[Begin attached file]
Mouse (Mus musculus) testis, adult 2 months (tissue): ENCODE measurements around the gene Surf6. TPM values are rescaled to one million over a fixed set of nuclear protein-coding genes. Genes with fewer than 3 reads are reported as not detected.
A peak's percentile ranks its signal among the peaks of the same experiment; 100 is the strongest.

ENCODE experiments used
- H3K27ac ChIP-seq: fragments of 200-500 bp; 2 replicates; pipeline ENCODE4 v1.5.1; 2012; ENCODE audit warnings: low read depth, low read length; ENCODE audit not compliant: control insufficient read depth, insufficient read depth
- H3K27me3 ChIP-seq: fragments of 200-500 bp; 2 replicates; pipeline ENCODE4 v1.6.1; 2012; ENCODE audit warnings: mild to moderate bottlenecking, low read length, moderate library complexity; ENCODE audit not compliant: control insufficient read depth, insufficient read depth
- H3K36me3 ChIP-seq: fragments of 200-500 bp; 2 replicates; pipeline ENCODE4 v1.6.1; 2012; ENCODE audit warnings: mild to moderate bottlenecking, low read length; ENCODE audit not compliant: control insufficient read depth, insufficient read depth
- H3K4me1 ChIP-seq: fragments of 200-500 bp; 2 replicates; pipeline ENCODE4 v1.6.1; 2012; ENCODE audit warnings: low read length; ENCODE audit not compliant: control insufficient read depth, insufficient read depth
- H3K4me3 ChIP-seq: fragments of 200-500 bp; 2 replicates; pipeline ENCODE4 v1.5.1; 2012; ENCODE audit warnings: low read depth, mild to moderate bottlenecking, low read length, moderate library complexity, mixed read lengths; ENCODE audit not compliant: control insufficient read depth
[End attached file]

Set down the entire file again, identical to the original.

Mouse (Mus musculus) testis, adult 2 months (tissue): ENCODE measurements around the gene Surf6. TPM values are rescaled to one million over a fixed set of nuclear protein-coding genes. Genes with fewer than 3 reads are reported as not detected.
A peak's percentile ranks its signal among the peaks of the same experiment; 100 is the strongest.

ENCODE experiments used
- H3K27ac ChIP-seq: fragments of 200-500 bp; 2 replicates; pipeline ENCODE4 v1.5.1; 2012; ENCODE audit warnings: low read depth, low read length; ENCODE audit not compliant: control insufficient read depth, insufficient read depth
- H3K27me3 ChIP-seq: fragments of 200-500 bp; 2 replicates; pipeline ENCODE4 v1.6.1; 2012; ENCODE audit warnings: mild to moderate bottlenecking, low read length, moderate library complexity; ENCODE audit not compliant: control insufficient read depth, insufficient read depth
- H3K36me3 ChIP-seq: fragments of 200-500 bp; 2 replicates; pipeline ENCODE4 v1.6.1; 2012; ENCODE audit warnings: mild to moderate bottlenecking, low read length; ENCODE audit not compliant: control insufficient read depth, insufficient read depth
- H3K4me1 ChIP-seq: fragments of 200-500 bp; 2 replicates; pipeline ENCODE4 v1.6.1; 2012; ENCODE audit warnings: low read length; ENCODE audit not compliant: control insufficient read depth, insufficient read depth
- H3K4me3 ChIP-seq: fragments of 200-500 bp; 2 replicates; pipeline ENCODE4 v1.5.1; 2012; ENCODE audit warnings: low read depth, mild to moderate bottlenecking, low read length, moderate library complexity, mixed read lengths; ENCODE audit not compliant: control insufficient read depth